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Catching Up With China: In Conversation With Simon Tam

April 25, 2024

Simon Tam is one of Southeast Asia’s most sought-after wine professionals. A pioneer of wine education in Hong Kong, Shanghai, and Macau, he was previously Head of Wine Asia for Christie’s. He consults with Moët Hennessy Asia Pacific, A.S. Watson, and New Zealand Winemakers and is the co-founder of the Catha Pacific International Wine and Spirits Competition. A multi-award-winning wine professional, he is a wine writer, judge, speaker, and regional event manager, and is the founder of Aeos Auctions. Keep reading for more of our Simon Tam podcast.
Catching Up With China: In Conversation With Simon Tam

Simon Tam:

I was born in Hong Kong in 1968, and my mother for a long time cursed me every day for being a very heavy baby—I was a 12-pounder. In 1979—or 1976 or 1977—my mother decided that the 1997 British handover of Hong to China was something that she didn’t want to participate in. So we left Hong Kong. We went to Australia and that’s where I grew up. Our family were restaurateurs. They opened up quite a few restaurants and they were the first to bring Chinese culture to the beautiful city of Adelaide, which I still call my other home. 

I befriended our executive chef. He taught me a lot about flavours. He talked to me about flavours and cooking. Out of all of that, I really developed a love for flavours. But it wasn’t until last couple of years of high school that I was counselled by the school counsellor, who basically said:  ‘Simon, the only thing that you qualify for with the grades that you’ve got—wine marketing at Roseworthy Agricultural College’. 

I went to Roseworthy, which is now the University of South Australia. It’s one of the most famous of southern hemisphere wine schools. There were many amazing winemakers back then, second, third, fourth, and fifth, generations of Australian winemakers, the Hardys, the Penfolds, the Henschkes, and so on. They all graduated from Roseworthy. After that, I went cooking and cheese making and a few other things. I’m a qualified chef as well. 

In 1993, I came back to Hong Kong. I saw an opportunity for wine education, which I am well qualified to do. So I opened the first wine school in Hong Kong in 1994. I did a lot of hotel training and sommelier training. Then after the handover, a lot of my hotel friends— food beverage directors, general managers—travelled the world to share expertise. A lot of them ended up in Shanghai and they said, ‘Simon, you need to come up here and do something’. So I opened up the first wine school in Shanghai, in 1998 or 1999.

“I befriended our executive chef. He taught me a lot about flavours. He talked to me about flavours and cooking. Out of all of that, I really developed a love for flavours.”

Simon Tam
Areni Global panel in conversation: Simon Tam podcast.

Areni Global:

How did you end up at Christie’s?

Well, apparently it seems that having done this, bridging the gap between the east and the west for more than 12 or 13 years was exactly what Christie’s was looking for. Christie’s of course, is a significant auction house with 260-plus years of history and they saw very quickly that for wine to flourish, it has to appeal to the local market. But at the same time, if you only speak the local cultural language, there is no way that you can assimilate and merge the delicious West with the thirsty East. So I was the guy, and by the way, nine interviews later. Oh my God, it was a long process.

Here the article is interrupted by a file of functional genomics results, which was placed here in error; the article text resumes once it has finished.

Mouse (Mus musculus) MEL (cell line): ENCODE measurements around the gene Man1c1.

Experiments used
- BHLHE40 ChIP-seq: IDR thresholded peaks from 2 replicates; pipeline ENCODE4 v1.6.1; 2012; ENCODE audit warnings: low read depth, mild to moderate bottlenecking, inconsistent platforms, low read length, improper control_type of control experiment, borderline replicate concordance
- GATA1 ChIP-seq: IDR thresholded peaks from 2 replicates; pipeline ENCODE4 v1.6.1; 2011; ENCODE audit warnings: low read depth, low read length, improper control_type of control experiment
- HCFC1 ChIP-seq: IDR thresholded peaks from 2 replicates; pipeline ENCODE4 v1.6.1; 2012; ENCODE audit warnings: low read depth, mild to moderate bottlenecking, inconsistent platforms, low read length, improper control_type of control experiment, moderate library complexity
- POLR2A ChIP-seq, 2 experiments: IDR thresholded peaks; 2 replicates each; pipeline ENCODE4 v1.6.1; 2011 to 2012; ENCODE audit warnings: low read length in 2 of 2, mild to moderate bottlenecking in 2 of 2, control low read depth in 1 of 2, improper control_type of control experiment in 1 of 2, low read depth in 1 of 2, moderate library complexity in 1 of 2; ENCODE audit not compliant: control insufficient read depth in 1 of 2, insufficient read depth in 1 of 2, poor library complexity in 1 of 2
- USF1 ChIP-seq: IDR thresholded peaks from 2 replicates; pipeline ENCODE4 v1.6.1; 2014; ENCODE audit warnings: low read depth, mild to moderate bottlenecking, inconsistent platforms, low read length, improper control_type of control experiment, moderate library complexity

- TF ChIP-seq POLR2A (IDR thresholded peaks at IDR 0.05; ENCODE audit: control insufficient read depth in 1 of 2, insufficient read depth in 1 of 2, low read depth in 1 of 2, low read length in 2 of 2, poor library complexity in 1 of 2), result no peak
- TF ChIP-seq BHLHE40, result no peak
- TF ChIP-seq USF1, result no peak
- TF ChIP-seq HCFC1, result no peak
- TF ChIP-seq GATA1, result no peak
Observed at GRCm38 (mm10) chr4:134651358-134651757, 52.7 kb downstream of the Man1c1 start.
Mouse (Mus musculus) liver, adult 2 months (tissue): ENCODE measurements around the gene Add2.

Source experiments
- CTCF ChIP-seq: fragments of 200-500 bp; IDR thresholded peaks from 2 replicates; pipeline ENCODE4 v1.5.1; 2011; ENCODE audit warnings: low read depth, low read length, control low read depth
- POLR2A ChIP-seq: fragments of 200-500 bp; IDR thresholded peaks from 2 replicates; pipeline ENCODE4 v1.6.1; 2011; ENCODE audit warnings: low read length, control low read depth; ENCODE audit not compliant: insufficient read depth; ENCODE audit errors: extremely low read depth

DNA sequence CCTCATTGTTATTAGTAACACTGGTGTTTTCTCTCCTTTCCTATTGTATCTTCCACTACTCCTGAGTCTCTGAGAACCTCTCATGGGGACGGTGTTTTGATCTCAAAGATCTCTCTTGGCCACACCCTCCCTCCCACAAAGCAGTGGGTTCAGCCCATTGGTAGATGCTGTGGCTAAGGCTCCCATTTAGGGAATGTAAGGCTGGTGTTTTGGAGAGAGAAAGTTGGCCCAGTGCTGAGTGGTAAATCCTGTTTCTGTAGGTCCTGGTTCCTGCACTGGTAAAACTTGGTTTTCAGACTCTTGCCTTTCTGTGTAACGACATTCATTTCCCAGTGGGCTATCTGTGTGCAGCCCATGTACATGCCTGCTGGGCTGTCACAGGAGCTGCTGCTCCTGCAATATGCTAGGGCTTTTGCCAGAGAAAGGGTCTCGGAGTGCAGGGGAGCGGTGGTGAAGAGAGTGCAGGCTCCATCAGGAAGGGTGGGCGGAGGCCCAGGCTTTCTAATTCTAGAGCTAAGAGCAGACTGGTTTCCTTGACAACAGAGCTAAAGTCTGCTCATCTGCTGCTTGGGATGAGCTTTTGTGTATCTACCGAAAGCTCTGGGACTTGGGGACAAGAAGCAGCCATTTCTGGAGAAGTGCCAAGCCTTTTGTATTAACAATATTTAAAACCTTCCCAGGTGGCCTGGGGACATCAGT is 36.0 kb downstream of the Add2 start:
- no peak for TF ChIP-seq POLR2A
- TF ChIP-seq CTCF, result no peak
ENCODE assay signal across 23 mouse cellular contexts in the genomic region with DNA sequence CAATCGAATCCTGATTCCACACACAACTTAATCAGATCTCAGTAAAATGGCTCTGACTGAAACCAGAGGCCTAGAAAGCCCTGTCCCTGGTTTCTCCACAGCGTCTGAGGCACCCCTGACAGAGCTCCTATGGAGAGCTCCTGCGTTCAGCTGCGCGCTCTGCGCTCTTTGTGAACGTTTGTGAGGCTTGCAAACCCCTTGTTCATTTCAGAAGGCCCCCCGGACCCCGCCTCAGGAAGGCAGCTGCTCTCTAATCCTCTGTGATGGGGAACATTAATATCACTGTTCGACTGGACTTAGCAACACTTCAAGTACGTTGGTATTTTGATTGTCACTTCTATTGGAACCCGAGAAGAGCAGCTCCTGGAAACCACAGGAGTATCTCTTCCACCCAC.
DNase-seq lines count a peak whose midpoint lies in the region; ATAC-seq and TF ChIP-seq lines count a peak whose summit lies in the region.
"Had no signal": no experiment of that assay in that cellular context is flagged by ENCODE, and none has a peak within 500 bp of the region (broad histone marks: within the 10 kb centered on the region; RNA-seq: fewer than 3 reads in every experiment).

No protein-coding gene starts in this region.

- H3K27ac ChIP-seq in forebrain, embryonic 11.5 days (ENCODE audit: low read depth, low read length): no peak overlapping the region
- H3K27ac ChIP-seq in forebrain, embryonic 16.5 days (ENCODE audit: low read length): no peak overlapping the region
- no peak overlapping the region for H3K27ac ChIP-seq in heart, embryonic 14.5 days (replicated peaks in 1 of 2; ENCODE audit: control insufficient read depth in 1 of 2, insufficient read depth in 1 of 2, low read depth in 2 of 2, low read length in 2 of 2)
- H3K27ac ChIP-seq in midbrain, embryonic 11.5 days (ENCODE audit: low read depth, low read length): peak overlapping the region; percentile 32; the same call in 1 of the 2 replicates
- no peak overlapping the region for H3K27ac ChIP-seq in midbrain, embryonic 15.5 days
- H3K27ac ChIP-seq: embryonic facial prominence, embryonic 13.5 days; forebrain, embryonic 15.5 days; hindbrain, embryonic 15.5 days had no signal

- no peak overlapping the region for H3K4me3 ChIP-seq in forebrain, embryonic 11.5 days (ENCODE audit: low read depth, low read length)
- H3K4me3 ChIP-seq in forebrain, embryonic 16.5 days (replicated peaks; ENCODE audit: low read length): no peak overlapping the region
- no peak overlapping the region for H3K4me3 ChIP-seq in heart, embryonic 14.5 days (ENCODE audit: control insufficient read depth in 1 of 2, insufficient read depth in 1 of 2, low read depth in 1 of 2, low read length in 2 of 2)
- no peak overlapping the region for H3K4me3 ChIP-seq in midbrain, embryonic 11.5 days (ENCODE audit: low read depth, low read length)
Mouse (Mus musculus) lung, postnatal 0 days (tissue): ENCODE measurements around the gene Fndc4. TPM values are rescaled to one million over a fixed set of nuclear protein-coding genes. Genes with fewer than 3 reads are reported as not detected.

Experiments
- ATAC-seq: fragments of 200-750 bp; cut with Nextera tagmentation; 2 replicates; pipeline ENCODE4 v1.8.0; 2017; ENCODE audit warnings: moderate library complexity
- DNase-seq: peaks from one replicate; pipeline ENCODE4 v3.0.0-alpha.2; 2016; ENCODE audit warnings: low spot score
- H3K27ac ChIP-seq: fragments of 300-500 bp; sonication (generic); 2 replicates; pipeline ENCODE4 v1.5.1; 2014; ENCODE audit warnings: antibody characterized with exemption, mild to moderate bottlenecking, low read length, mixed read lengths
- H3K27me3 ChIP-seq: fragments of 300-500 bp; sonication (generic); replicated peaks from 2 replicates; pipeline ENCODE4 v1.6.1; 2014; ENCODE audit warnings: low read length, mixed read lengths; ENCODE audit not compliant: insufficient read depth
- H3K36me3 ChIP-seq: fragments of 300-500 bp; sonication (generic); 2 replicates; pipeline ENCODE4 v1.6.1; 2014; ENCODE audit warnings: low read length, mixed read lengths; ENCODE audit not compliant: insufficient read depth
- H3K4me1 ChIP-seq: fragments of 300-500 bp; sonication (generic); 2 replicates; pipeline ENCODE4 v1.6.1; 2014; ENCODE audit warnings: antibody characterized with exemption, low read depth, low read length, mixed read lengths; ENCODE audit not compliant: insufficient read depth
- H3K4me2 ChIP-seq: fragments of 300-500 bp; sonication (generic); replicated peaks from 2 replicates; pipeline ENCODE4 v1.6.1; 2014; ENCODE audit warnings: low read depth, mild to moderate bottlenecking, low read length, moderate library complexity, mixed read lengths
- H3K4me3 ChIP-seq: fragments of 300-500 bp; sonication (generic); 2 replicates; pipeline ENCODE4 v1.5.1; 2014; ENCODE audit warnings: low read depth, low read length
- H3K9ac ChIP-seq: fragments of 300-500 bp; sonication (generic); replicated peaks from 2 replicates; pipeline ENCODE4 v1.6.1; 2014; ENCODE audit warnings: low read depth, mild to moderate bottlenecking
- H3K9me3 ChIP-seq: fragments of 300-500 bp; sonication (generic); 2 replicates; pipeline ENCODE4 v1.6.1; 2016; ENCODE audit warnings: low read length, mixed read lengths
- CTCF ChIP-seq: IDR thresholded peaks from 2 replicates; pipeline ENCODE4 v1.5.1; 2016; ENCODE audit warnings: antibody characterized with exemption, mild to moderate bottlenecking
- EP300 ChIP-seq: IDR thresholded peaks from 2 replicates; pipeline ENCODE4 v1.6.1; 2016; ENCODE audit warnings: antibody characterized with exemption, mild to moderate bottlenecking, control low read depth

“But at the same time, if you only speak the local cultural language, there is no way that you can assimilate and merge the delicious West with the thirsty East.”

Simon Tam

Do you feel like the East is still as thirsty as it was 30 years ago?

I think the East is even more thirsty than ever. Going back 25 years ago, it was all Bordeaux, Bordeaux. Whenever I used to go overseas, people would say, ‘Simon, you guys are drinking lots of red wine. But do you mix it with Coca-Cola?’

And that was the generation I grew up in. In the mid-90s before 1997, my biggest clients were karaoke bars. They wanted to know which of the soft drinks were the best mixers with legendary, expensive wines. Shock horror. Pauline, you may remember that when you were a little girl, your parents probably gave you a little bit of lemonade to dilute the wine, to ease you into the enjoyment of wine. So we did that as adults.

My in-laws are Chinese and they also tend to mix stuff with wine. And they were like, well, but you put sugar in your tea. 

Of course, we heard a lot about red being a good colour, eight being a good number, and the dragon year being a good number. Do they really matter?

The fact is that many Chinese traditions and beliefs are still very much alive today. Like the number eight, colour, red, the dragon, and so on. So let me tell you a couple of the stories. I was in a very privileged position to consult with the New Zealanders, some Australians, French producers, Portuguese producers, and so on. So on this particular tour, I brought along some of my dearest friends who were the founding members of the Greater China Wine Critics Association. There were, I think, four or five of us. We went to one of the most beautiful parts of the world, which is the Douro Valley.

And we were treated to really amazing hospitality. Our hosts, one of the most significant Port houses, presented us with a goodie bag with a book and DVD. When was the last time you heard about DVDs? 

So our hosts presented us with a goodie bag, and of course, we’re like, ‘Wow, wow, wow, that’s fantastic.’ Really generous. I mean, it’s just lovely, we opened it and one of my other friends from the Association looked at me, I looked at him, I looked inside the bag. We knew exactly why the hell we were looking at each other. This Port house’s corporate colours are green and green. Beautiful as it can be in Chinese culture, if you put it on a cap, it means—how do I put this delicately? That means that we know that your wife is having an affair.

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In all your time selling wines at auctions, for example, did you see any kind of differences in the tradition of the market depending on the time of year?

One of the things that I did that was first in the auction industry in the world was actually correlate each vintage to a Chinese horoscope sign. And that was purely because of gift giving and face giving. And we had incredible success back in the Christie’s days. And today in my company, we still do that. It is a passing conversation that is not the only reason why you want to buy that bottle.